A new scientific report has confirmed that the snow leopard is running out of room to survive, with nearly 40% of all protected areas across the species' range too small to support even a pair of breeding snow leopards.
Published by scientists from Swedish University of Agricultural Sciences, Snow Leopard Trust, Panthera and Snow Leopard Conservation Foundation in Biological Conservation, the study has shown that less than 15%, and likely as few as 3-4%, of all protected areas in snow leopard habitat are large enough to host a small population of 15 breeding females. Perhaps even more telling, across 170 protected areas in Asia, only eight are estimated to maintain the space required to support 50 or more breeding females.
The findings underscore the importance of community-based, conflict mitigation-focused conservation approaches extending beyond protected areas.
Analyzing satellite based GPS-tracking data from an unprecedented sixteen snow leopards collared in the first ever, long-term comprehensive study of the species in Mongolia's South Gobi, researchers determined that the average home range from the study area is 220 km2 (85 sq. miles) for males and 130 km2 for females (50 sq. miles). Putting these numbers in perspective, a male snow leopard's home range is comparable to 3.5 times the size of Manhattan.
To frame these findings in the context of conservation actions, the research team compared average snow leopard home ranges to all 170 official state-sanctioned protected areas within the cat's habitat.
"Our results show that snow leopards have a substantially larger spatial need than previously thought," said Örjan Johansson, the study's lead scientist. "These home ranges are between 6 and 44 times larger than what earlier studies had reported. The largest home range we've seen was more than 1,000 km2."
Dr. Tom McCarthy, Executive Director of Panthera's Snow Leopard Program, and report co-author added, "Our decision to use only cutting-edge technologies in this study is validated by the quantity and quality of the data gained, which in turn provides us the knowledge needed to adequately protect snow leopards."
The study also found very little overlap in home ranges of adult cats of the same sex, suggesting that snow leopards are largely territorial.
These findings are in contrast to previous studies indicating vastly smaller home ranges and greater overlap between individuals. Prior studies were conducted using older, less accurate scientific research methods, including ground-based, hand held VHF tracking.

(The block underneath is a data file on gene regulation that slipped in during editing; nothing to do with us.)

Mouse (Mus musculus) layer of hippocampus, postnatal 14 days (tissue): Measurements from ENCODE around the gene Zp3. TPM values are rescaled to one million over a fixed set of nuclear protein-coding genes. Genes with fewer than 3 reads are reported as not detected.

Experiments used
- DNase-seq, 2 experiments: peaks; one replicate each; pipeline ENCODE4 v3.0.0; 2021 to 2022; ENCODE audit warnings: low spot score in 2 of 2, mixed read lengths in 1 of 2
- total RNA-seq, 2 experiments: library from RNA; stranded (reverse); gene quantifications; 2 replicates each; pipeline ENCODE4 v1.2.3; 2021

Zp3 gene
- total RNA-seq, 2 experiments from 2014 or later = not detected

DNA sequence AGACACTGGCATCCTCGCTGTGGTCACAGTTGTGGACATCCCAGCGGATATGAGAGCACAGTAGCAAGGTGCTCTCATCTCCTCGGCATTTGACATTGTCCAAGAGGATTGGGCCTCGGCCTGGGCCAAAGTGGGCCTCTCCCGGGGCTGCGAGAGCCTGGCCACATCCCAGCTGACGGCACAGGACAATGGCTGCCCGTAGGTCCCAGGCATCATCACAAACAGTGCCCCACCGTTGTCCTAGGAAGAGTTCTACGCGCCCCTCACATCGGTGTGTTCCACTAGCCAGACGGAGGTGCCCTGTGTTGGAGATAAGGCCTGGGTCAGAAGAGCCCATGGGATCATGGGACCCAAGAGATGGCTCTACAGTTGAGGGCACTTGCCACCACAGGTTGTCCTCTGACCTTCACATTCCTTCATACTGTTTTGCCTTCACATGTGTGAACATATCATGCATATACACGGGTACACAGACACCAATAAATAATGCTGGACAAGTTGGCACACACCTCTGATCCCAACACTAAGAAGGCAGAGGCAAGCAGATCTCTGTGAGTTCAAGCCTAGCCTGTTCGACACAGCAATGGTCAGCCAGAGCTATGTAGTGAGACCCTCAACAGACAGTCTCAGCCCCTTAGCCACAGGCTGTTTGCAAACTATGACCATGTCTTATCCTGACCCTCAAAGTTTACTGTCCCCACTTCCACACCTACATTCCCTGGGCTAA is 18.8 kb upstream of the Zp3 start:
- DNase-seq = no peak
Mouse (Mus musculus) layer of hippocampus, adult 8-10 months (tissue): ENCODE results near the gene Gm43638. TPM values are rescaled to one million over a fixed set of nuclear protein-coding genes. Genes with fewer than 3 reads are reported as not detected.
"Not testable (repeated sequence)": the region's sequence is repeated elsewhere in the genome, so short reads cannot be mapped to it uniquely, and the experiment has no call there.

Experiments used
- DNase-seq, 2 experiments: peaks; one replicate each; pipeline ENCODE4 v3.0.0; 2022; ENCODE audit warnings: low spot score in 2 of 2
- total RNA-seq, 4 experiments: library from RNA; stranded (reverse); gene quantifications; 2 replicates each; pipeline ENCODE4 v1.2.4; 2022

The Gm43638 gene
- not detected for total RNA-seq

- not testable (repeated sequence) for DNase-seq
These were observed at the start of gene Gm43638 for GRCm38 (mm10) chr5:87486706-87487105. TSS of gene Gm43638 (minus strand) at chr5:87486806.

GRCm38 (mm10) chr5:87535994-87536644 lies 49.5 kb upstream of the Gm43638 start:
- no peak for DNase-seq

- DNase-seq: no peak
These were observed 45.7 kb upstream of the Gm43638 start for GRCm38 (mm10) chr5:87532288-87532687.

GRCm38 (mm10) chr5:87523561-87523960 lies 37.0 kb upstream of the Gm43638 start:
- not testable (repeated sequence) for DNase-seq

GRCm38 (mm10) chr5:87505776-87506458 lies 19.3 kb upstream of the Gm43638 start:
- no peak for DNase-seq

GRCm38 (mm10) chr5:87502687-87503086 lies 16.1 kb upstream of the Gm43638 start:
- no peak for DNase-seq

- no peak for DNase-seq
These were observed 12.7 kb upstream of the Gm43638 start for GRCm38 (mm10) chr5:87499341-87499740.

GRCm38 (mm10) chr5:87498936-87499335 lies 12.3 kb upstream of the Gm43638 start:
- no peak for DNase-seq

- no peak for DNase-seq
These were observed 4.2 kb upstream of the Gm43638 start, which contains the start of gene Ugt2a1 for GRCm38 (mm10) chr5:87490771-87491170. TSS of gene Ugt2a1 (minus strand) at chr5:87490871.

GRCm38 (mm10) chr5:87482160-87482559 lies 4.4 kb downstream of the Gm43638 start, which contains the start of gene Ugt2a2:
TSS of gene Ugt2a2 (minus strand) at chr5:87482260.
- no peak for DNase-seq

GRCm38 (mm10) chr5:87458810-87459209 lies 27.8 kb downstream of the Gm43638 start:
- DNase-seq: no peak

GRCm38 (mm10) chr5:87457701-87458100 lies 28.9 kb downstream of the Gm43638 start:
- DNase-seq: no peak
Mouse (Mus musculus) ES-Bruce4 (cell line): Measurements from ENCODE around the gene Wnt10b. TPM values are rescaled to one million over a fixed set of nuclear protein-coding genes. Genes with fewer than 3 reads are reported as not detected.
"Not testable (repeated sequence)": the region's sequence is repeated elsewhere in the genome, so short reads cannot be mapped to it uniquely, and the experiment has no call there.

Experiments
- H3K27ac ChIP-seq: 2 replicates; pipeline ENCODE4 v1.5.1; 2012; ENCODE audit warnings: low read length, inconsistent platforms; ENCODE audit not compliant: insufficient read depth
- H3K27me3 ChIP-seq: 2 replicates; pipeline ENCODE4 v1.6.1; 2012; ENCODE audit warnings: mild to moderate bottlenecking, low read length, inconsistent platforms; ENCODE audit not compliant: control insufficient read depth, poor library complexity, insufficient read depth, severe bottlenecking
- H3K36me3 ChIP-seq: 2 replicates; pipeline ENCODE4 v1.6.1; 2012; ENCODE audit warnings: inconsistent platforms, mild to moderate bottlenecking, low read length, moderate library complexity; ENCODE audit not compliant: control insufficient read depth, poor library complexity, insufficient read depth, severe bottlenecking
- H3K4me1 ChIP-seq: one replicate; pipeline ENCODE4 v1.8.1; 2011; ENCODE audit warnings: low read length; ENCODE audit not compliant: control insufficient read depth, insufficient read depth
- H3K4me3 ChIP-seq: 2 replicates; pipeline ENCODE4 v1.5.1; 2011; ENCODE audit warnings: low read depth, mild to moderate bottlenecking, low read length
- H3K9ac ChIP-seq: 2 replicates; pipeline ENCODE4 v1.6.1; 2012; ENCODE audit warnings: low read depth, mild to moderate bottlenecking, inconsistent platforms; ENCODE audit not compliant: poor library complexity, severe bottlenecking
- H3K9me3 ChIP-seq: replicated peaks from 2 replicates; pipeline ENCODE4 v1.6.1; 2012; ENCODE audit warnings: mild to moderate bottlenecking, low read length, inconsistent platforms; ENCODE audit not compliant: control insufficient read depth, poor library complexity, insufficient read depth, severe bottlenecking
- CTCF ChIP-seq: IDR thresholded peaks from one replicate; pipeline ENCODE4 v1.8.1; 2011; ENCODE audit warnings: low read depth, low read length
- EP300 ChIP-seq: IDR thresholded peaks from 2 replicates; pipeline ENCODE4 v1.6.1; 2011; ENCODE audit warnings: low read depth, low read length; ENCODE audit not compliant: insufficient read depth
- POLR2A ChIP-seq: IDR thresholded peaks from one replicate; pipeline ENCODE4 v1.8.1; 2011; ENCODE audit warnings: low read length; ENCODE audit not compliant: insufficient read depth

"Forty percent of these protected areas are smaller than an average male home range – so they're too small to host even one breeding pair of snow leopards," Örjan Johansson stated. "This means that any cats living in these areas will also regularly use surrounding areas that are unprotected. We can't simply assume they're safe and sound just because their habitat falls within a protected area."
"One breeding pair alone doesn't help much, and even a population with 15 breeding females might still be too small for long-term survival. We really need large, secure populations of 50 or more breeding females for this cat to survive. The protected area system, while important, cannot provide enough connected habitats to allow for this. Even under the most generous model of how many cats can fit into an area, there are only eight existing protected areas that could fit 50 or more breeding females right now," Johansson added.
Community-based conservation over large landscapes has been a cornerstone of the efforts by the Snow Leopard Trust, Panthera and the Snow Leopard Conservation Foundation to protect this cat. This involves partnering with local communities to mitigate conflict over livestock and foster coexistence, and working with governments to limit the negative impacts of development projects such as mining, and other human influences on wild habitats.
Panthera's Snow Leopard Program currently leads or supports conservation activities in seven of the 12 snow leopard range states.
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